Scotland – What Do Gold Silver & Bronze Mean?

On the 1st May 2011 Sustainability labelling was introduced to the Scottish Building Standards through the Building (Scotland) Act.

The labelling system has been designed to reward the achievement of:

• Meeting 2010 standards and;

• Opting to meet higher levels that include energy and carbon emissions targets, but also broader issues such as water efficiency and flexibility in design.

Levels of sustainability are defined as Bronze, Bronze Active, Silver, Silver active and Gold which have been created through identifying cost-effective benchmark verifiable by the building warrant system.

The first optional upper level is Silver. This offers substantial benefits in a range of sustainability aspects and should be achievable by a sector of the mainstream market. Gold level is much more demanding and initially aimed at those pursuing best practice. Buildings that do exceed Gold can gain Platinum level although at present the only aspect defined for this level is carbon dioxide emissions.

In full, the options are:

• Bronze level – This is the baseline level of sustainability where the dwelling meets the functional standards set out in section 1-6.

• Bronze Active level – In addition to achieving bronze level the dwelling must include the use of a low or zero carbon generating technology (LZCGT).

• Silver level – In addition to achieving bronze and bronze active, silver is the first upper level which consists of 8 Aspects. You may not be asked to fulfil all Aspects.

Aspect Silver level 1: Carbon dioxide emissions

If your new dwelling is SAP compliant using the latest SAP 2012 software the dwelling will automatically meet the Silver level criteria in respect of CO2 emissions. This is due to the 21% improvement on the 2010 standards that occurred in October 2015.

Aspect Silver level 2: Energy for space heating

Maximum annual demand for useful energy for space heating should be:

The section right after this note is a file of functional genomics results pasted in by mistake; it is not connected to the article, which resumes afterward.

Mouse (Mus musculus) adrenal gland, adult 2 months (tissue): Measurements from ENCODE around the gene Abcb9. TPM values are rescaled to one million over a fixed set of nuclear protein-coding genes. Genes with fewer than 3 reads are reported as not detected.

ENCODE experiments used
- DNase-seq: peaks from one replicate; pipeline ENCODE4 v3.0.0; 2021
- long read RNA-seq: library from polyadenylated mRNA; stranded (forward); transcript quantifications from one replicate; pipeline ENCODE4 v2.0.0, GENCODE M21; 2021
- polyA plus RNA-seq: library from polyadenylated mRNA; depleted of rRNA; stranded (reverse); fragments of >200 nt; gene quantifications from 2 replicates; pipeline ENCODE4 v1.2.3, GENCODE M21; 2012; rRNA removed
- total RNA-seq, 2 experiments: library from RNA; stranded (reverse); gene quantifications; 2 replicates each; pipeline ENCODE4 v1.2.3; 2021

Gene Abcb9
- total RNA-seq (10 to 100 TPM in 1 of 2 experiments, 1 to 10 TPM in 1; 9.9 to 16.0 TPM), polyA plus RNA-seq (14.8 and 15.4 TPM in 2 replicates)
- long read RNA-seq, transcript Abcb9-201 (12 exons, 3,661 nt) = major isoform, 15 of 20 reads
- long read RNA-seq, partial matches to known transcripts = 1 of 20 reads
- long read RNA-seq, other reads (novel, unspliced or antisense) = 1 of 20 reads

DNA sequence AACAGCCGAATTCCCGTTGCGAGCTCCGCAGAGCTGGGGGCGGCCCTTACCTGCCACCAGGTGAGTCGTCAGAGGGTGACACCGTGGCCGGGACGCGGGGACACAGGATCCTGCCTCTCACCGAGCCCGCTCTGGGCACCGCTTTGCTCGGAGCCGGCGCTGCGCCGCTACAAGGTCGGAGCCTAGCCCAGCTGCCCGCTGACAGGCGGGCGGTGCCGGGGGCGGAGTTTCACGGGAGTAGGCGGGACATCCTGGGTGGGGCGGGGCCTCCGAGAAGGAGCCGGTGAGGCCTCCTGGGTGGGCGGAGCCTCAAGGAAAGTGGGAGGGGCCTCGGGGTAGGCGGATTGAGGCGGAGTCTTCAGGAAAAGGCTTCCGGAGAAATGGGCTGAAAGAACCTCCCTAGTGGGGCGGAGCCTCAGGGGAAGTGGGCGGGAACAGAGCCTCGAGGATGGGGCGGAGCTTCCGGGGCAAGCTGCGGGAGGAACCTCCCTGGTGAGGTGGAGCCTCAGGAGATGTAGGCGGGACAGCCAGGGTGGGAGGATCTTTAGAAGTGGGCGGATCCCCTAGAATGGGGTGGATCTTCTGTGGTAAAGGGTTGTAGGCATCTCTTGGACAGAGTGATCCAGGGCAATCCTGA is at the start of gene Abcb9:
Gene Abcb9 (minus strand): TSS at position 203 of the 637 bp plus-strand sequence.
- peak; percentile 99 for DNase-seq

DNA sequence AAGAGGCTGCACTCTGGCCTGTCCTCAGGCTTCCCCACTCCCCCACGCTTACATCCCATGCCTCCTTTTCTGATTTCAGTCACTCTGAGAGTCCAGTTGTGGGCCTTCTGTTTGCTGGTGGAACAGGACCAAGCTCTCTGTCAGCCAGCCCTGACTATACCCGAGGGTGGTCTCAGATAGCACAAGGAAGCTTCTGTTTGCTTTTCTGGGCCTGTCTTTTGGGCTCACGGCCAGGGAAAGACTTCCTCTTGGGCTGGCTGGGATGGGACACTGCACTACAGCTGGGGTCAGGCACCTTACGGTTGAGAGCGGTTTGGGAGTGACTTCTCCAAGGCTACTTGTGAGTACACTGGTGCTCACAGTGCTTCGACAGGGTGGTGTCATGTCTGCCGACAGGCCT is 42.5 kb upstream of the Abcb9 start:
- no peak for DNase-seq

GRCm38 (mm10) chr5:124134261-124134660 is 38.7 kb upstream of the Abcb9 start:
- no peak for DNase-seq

• 40 kWh/m2 for houses, or

• 30 kWh/m2 for flats or maisonettes

To assess, the output from box no.99 of the SAP 2009 DER worksheet should be no more than the figures above. Reverting the SAP calculations back into the SAP 2009 may make a small difference to the figures but you will need to look at improving upon fabric u-values in order to achieve Aspect 2.

Aspect Silver level 3: Energy for water heating

At least 5% of the dwelling or domestic building’s annual energy demand for water heating should be from:

• Heat recovery and/or renewable sources with little or no associated fuel costs (e.g. solar thermal water heating and associated storage or heat recovery from greywater) that are allocated for water heating

Aspect Silver level 4: Water use efficiency

Enhanced or additional products should be provided as follows:

• WCs of average flush volume not more than 4.5 litres

• Wash hand basin taps with a flow rate not more than 6 l/m litres per minute

• Shower heads with a flow rate not more than 8 l/m, and

• 1 water butt (with a min. capacity of 200 litres) for outdoor use per dwelling. Dwellings without a private garden or landscaped area, or if there is no access to rainwater collection (for example if there is no external rainwater pipe within the curtilage) are excluded.

Aspect Silver level 5: Optimising Performance

Provide a guide to occupants on ways in which the dwelling is intended to function and how to optimise its performance.

Install a resource monitor that displays electricity usage.

Aspect Silver level 6: Flexibility and Adaptability

Provide home office space – full details can be found in the Technical Handbook.

Aspect Silver level 7: Well-being and security

In brief, this includes: noise separation, noise reduction between rooms, enhanced natural lighting and security.

Aspect Silver level 8: Material use and waste

Recycling of solid waste: Provide a dedicated internal space with a volume of at least 0.12m3(120 litres) and no dimension less than 450mm, for storing recyclable material.

• Silver Active level – This is the same as the silver level but, in addition, the dwelling includes the use of a low and zero carbon generating technology (LZCGT) in respect of meeting at least one of the aspects: Silver 1, Silver 2 or Silver 3. This level is primarily to assist local authorities to meet their obligations under Section 72 of the Climate Change (Scotland) Act 2009 by identifying the use of LZCGT. In this respect, LZCGTs include: wind turbines, water turbines, heat pumps (all varieties), solar thermal panels, photovoltaic panels, combined heat and power units (fired by low emission sources), fuel cells, biomass boilers/stoves and biogas.

Gold level has the same 8 Aspects as Silver but are obviously an improvement upon the standards achievable at Silver.

Platinum level Aspect 1- In order to achieve this aspect the DER needs to be 100% lower than the TER set by the 2010 standards. The DER should not exceed zero.

More guidance can be found at:


Leave a Reply